The Plot.

The Plot is part of The Appeal of The Unreal, my PhD in Arts trajectory at KU Leuven/LUCA School of Arts, Brussels (2019 – 2023). Other chapters are The Thanos Solution, The Medea Hypothesis, www.com-pli-cit.com, The Compositor, and The Five Stages of Grief (debunked).

In the early 1960s, my grandfather bought a hectare of land, covered in young Norway spruces, which were destined to be used as firewood. Since 1966, however, Dutch households got connected to the natural gas network, rendering firewood less urgent. This provided the small forest decades of undisturbed growth.

Due to the trees’ density, the tall crowns blocked sunlight effectively. The dark forest consisted of mostly bare, straight trunks, its floor covered with an increasingly thick layer of shed needle-leaves. Apart from at the borders, barely anything would grow.As a child, me and my relatives would regularly visit the small forest. Routes were made between the trees, partly by an uncle and a cousin. In one end, which was slightly lighter and wetter than the rest, deciduous trees, blackberry bushes, nettle, and high, juicy grasses would grow.

The spring and summer of both 2018 and 2019 were extremely dry. The droughts rendered the spruces exhausted. A bug – Ips typographus – misused their weakness. It lays its eggs in the spruce bark, forcing its larvae to chew themselves out, into the great outdoors, disrupting the tree’s sap stream in the process. A healthy tree can fight them off, but these trees couldn’t.All spruces died. In September 2019, the forest got cleared. The terrain became The Plot.

Due somewhat to the sense of urgency created by the current pandemic crisis, my research focus shifted from the exclusive study of simulated reality and the ‘emotive quality of dead things’ – which I set out to do when I started my PhD in Arts trajectory – to encompass a more explicit engagement with ecological issues. I’m now using the Plot as a gateway to addressing issues of ecological crisis.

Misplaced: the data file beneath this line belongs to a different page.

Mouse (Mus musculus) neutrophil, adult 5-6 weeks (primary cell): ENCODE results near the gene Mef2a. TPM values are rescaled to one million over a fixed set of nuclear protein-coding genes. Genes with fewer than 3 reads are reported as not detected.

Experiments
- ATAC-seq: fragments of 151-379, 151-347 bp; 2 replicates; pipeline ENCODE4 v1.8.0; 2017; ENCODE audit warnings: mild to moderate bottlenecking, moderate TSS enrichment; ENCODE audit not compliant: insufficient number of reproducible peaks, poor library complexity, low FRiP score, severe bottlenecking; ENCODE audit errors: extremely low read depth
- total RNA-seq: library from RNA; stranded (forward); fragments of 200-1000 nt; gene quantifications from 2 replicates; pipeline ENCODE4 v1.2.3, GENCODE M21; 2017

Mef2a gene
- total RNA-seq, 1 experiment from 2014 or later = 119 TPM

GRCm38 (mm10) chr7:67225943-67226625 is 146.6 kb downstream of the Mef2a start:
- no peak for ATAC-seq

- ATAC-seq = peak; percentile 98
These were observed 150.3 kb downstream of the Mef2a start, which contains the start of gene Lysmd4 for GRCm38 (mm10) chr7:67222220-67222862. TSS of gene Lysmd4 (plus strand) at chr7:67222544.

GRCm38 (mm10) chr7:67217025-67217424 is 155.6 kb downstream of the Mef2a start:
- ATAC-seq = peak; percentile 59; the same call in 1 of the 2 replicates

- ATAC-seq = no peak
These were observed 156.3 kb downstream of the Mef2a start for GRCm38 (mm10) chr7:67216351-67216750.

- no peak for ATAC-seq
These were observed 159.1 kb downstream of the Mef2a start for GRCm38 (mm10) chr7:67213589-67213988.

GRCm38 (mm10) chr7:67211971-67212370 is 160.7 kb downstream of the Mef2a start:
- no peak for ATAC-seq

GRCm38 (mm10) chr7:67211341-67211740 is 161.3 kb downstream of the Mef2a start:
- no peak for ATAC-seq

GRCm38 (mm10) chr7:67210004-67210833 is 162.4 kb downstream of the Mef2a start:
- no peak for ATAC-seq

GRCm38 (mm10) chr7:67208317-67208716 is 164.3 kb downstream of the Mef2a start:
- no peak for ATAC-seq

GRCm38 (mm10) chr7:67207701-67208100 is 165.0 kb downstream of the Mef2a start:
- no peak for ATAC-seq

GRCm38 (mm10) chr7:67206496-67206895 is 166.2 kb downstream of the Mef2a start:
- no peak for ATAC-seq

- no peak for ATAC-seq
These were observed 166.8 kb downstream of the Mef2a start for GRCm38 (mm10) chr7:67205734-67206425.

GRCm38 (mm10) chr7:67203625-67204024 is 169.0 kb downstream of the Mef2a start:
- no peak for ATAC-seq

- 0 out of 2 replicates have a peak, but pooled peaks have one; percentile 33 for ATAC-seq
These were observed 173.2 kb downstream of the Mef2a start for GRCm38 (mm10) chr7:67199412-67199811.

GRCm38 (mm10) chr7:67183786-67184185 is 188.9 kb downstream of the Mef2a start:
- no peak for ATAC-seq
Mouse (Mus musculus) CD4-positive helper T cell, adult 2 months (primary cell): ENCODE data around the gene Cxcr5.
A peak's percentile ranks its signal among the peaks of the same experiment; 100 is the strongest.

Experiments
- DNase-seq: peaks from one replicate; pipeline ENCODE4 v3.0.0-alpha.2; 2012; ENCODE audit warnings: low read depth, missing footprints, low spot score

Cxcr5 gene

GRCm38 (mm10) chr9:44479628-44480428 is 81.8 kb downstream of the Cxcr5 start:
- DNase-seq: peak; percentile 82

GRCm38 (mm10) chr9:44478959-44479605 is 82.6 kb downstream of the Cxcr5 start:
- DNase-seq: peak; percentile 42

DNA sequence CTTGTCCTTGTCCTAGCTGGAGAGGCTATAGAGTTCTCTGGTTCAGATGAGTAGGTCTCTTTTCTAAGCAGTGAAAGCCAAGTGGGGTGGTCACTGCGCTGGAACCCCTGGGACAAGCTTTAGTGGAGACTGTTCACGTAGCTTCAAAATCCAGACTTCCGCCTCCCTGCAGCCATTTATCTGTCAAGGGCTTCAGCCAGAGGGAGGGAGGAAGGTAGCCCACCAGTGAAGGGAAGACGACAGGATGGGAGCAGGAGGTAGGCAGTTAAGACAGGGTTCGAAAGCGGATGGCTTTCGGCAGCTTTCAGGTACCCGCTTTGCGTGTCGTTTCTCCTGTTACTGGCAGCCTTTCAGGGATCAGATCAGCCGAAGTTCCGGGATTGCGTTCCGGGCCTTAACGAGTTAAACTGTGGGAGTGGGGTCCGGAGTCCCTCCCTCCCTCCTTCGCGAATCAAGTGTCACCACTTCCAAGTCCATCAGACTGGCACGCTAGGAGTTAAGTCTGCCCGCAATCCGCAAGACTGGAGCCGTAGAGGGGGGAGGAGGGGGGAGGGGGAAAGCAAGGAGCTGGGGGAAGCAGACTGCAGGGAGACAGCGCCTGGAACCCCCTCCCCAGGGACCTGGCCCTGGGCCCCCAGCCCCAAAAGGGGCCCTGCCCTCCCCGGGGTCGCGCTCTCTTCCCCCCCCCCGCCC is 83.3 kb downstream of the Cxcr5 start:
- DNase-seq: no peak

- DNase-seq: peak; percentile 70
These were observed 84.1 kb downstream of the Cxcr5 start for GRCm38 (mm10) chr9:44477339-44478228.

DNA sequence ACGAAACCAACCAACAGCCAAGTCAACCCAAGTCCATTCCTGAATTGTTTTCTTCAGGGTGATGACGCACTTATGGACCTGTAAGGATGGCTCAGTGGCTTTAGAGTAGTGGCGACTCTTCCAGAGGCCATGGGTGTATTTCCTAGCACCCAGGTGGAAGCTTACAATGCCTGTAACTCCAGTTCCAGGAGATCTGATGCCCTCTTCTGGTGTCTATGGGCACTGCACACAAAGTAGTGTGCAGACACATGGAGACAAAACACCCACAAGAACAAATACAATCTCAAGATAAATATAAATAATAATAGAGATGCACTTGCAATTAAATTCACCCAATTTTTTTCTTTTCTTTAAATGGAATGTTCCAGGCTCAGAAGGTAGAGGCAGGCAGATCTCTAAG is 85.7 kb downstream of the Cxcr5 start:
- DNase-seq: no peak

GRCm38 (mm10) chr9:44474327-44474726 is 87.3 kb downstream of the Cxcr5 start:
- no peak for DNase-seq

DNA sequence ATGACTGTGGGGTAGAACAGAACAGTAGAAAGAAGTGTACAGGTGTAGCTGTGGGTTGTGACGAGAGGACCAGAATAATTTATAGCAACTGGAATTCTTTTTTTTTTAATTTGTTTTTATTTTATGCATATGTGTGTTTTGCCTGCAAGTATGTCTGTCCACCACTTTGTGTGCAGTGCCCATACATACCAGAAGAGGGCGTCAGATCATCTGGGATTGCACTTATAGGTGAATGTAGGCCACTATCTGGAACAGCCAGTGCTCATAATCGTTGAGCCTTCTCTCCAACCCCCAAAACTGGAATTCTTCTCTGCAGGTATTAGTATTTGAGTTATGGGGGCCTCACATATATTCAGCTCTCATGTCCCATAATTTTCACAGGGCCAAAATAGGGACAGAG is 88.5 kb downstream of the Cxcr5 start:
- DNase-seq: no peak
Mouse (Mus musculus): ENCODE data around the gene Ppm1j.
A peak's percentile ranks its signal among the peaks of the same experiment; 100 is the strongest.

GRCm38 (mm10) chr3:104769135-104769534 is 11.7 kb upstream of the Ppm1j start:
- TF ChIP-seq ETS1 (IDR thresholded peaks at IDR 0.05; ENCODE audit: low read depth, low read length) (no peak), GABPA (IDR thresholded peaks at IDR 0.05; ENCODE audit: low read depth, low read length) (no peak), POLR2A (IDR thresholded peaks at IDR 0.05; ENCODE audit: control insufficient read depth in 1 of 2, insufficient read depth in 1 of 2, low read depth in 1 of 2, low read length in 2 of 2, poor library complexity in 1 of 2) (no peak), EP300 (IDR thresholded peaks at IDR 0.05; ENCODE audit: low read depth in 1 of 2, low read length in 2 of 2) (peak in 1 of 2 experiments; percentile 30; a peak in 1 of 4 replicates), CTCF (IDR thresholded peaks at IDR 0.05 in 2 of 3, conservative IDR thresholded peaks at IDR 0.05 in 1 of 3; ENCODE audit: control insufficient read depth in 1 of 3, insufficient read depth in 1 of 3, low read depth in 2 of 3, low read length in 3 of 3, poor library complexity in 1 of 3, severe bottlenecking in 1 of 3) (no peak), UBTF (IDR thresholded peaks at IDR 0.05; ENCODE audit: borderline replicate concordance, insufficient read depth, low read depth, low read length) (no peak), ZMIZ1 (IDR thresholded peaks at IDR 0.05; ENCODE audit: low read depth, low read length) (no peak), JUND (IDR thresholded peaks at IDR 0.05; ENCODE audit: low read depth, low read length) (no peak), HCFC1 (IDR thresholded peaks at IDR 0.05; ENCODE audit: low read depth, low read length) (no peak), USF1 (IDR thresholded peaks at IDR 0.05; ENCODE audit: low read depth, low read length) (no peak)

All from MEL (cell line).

The Plot becomes a tangibly affected biosphere that needs attention, a lens through which to view larger issues, and an arena in which to perform research.The disappearance of the forest and the transformation of this piece of land into The Plot are simultaneously apocalyptic and promising. By attempting to read the message in the bark beetle’s tunnels, we may find solutions to the ecological crises. We also may simply encounter artistic items, but at least those can function as reminders of the present day challenges.

Photos: Intervention 1, september 30, 2020. The installation of commemorative bark beetle tunnel plaques. Engraved plastic signs, 7 – 16cm, 2020.

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Alexandra Crouwers (NL, °1974) is a visual artist working in the digital realm. Her works are made by using a combination of 3D modeling and animation, and post-production, and can take many forms. From 2019 on, she's a doctoral researcher in art and animation at Leuven University/LUCA School of arts, Brussels, under supervision of Wendy Morris.
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